No longer No. 1, Indianapolis Colts defense hindered by slow starts

INDIANAPOLIS -- Earlier this season, the Indianapolis Colts defense was dominant. They were ball hawks who would force turnovers, knew what it took to get off the field on third down. Statistically, they were the No. 1-ranked defense in the NFL.

The Colts are still a good team defensively, but not dominant. They’ve gone from being the top-ranked unit to fifth.

There are about 26 teams that would like to be ranked fifth in the league defensively. It doesn’t sit well with the Colts, though. That’s because of how they got to their current position.

Slow starts.

The Colts are taking too long to get going defensively in games. The Tennessee Titans gained 346 yards in the first half against the Colts on Sunday. The easy excuse for the problems would be to say because Indianapolis didn’t have defensive linemen DeForest Buckner and Denico Autry and linebacker Bobby Okereke against the Titans.

The Colts obviously missed those three defensive starters, but they couldn’t use the same excuse in the games before that. They’re giving up an average of 193.8 yards and 19.7 points in the first half of games since Week 5 at Cleveland. The Colts have trailed at halftime in each of their past three games.

Last Sunday against Tennessee, the Colts showed their first signs of cracking emotionally on defense when linebacker Darius Leonard and cornerback Xavier Rhodes had a heated conversation during the first half. It's not that the players don't like each other, it was more of a case of one of the league's best defensive players and a veteran cornerback being frustrated about how the unit was playing.

“It’s a tough question to answer because I think it’s more than one thing,” Colts coach Frank Reich said about their slow starts. “As well as our defense has played overall, when you look at the numbers, when you look at the body of work, I don’t think there’s anyone that would disagree that our defense, overall, is top-notch. Why do we have this one little Achilles' heel or whatever we want to call it, in how we’ve started slow on a few too many occasions, we’ll just keep working to get that right.”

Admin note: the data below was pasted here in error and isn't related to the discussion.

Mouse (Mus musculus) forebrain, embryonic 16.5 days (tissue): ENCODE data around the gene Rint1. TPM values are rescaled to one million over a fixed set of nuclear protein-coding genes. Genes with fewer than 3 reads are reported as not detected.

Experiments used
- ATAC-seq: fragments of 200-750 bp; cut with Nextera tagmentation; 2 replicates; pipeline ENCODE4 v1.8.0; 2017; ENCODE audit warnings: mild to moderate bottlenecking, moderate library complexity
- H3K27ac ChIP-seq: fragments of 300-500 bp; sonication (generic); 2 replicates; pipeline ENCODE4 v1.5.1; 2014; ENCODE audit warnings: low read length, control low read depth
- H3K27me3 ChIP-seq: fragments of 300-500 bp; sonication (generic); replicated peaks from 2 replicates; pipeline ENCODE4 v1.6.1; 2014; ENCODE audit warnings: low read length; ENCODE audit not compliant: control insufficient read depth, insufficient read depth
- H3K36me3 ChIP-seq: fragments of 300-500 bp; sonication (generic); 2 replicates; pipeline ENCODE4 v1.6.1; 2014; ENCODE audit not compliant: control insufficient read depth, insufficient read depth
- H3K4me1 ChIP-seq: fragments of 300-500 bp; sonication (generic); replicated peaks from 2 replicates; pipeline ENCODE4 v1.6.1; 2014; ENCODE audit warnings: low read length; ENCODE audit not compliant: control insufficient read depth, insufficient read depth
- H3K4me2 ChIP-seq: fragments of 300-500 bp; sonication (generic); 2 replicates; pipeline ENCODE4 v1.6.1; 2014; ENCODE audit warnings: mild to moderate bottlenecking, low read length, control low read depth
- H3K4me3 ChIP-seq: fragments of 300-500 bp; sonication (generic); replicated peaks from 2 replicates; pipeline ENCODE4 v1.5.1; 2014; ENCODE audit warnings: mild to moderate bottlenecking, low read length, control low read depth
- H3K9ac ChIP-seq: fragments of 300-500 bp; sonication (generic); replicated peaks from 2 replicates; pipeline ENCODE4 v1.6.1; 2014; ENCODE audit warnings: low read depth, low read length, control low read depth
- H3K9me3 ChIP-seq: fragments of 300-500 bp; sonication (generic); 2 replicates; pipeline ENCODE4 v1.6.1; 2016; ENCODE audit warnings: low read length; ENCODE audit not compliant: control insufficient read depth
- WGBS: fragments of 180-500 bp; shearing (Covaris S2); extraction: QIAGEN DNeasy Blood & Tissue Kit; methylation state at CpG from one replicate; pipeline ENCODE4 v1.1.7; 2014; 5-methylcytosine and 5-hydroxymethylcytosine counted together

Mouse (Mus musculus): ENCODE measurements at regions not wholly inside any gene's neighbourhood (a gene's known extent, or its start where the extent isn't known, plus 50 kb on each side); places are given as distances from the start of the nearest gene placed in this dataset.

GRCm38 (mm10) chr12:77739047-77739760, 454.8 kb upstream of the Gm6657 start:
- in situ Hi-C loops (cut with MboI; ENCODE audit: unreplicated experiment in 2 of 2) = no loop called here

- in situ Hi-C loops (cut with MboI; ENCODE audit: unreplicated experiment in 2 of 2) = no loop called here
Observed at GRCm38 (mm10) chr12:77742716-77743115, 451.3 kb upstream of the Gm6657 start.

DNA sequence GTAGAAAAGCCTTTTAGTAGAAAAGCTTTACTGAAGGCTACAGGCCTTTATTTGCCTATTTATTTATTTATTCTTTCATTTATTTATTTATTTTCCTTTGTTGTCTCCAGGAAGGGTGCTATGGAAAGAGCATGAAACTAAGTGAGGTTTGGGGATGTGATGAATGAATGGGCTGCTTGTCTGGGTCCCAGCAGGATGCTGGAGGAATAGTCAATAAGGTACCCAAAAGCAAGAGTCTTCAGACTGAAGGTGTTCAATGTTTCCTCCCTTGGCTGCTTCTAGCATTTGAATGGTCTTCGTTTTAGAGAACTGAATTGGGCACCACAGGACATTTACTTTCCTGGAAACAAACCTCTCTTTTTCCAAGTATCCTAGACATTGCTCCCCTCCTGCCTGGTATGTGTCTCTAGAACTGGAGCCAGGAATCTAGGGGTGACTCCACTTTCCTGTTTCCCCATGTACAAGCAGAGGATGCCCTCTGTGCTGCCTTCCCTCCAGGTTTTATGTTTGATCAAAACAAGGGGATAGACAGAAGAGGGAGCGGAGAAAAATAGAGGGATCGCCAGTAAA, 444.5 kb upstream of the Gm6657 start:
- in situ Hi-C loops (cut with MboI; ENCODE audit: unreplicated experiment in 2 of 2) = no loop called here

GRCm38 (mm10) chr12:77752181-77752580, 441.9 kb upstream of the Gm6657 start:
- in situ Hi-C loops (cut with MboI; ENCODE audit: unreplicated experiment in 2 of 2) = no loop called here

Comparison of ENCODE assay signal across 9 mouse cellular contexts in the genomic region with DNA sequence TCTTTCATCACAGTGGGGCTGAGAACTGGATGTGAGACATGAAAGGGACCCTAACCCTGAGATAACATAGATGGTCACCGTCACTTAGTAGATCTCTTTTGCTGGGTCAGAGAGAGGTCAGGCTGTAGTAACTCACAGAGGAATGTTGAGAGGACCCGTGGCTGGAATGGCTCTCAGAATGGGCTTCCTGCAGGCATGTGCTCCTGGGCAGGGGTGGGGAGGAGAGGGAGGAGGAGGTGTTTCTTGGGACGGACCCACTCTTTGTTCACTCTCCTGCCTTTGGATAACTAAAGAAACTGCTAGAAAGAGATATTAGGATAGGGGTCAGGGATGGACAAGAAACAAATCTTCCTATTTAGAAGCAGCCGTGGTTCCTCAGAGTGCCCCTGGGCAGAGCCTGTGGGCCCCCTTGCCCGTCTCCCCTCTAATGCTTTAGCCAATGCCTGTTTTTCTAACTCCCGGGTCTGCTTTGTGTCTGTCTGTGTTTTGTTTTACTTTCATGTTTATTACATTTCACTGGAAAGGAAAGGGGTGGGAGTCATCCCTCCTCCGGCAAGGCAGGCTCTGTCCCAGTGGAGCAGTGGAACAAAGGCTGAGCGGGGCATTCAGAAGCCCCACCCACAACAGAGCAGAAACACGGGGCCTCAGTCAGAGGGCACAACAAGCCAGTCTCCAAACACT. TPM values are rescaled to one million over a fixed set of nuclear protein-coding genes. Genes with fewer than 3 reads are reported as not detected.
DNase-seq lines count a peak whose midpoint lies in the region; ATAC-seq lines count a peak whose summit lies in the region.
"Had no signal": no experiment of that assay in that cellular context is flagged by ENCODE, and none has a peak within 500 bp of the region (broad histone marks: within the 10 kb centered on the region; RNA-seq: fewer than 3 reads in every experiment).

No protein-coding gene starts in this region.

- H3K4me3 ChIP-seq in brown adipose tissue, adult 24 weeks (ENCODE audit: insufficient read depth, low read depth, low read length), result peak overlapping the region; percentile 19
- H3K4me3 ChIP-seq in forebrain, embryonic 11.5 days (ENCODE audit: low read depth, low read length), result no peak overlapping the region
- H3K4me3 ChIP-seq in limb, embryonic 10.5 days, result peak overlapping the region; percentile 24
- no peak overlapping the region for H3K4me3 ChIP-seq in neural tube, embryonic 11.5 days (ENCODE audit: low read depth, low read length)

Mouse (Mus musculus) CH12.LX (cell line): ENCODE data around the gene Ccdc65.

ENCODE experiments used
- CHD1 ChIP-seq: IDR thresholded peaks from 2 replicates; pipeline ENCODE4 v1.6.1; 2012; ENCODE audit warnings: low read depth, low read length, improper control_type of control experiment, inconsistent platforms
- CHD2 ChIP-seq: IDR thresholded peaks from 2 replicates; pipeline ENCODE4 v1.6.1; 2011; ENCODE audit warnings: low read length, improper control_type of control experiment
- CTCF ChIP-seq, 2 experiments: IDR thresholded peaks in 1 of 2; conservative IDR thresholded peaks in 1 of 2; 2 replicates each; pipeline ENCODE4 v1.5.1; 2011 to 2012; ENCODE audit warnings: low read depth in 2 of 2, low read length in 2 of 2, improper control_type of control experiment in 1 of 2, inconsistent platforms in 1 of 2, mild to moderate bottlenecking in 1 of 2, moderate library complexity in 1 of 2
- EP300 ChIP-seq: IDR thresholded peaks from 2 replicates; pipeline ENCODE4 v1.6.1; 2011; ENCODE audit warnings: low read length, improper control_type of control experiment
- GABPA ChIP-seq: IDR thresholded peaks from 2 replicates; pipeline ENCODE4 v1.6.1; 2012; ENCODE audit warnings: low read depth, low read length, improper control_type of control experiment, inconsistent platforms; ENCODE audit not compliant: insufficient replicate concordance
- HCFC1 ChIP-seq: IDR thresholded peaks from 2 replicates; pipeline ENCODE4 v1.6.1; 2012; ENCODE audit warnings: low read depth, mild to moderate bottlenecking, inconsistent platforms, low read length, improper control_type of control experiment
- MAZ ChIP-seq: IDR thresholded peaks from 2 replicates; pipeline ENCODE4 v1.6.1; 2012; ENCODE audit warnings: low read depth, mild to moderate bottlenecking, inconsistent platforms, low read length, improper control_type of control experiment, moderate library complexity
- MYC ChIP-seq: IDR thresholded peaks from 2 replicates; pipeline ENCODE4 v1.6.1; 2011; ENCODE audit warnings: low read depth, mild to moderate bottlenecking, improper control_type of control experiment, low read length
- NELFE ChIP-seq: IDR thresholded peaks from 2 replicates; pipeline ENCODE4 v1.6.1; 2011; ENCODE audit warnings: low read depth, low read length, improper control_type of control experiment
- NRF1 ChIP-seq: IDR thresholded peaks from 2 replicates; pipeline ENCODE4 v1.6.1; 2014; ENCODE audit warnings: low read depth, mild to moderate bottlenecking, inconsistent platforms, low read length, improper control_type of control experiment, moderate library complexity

Something has to change for the Colts (7-4) defensively, and it has to change fairly quick because they’re barely holding on to the final playoff spot in the AFC, and they have games against Pittsburgh’s Ben Roethlisberger, Las Vegas’ Derek Carr and two games against Houston’s Deshaun Watson in four of their final five games of the season.

"It shouldn’t take us getting punched in the mouth for us to come out and respond," linebacker Anthony Walker said. "We have to throw the first punch and we understand that. This is a boxing match at the end of the day, and if we don’t throw the first punch and we get hit in our mouth, and that continuously happens, then it needs to get corrected.”

Defensive end Justin Houston said the Colts are "too juiced up. We’re overplaying, not thinking. Have to calm down and play ball. We need to settle down and play our ball.”

The pressure is on the defense not only from a unit standpoint, but also from a complete team standpoint. The Colts aren’t built offensively to keep swimming upstream to play catch up. It worked against the Bengals and Packers, but it'll catch up to them at some point. It also doesn’t help the offense could continue to be shorthanded for the foreseeable future. Starting left tackle Anthony Castonzo is dealing with a knee injury that currently has him sidelined.

“‘Are we going to lay down or step up?’ That’s the mindset you have to have as a competitor,” Leonard said. “If you lay down, if you’re not still trying to get the crowd into it, you’re still not trying to make plays, then you’re not a competitor. You suck. If you play a ballgame for any team, competitive sport, if you’re losing, as long as there is time on the clock, in your mind you can win this ballgame. People have to understand that.”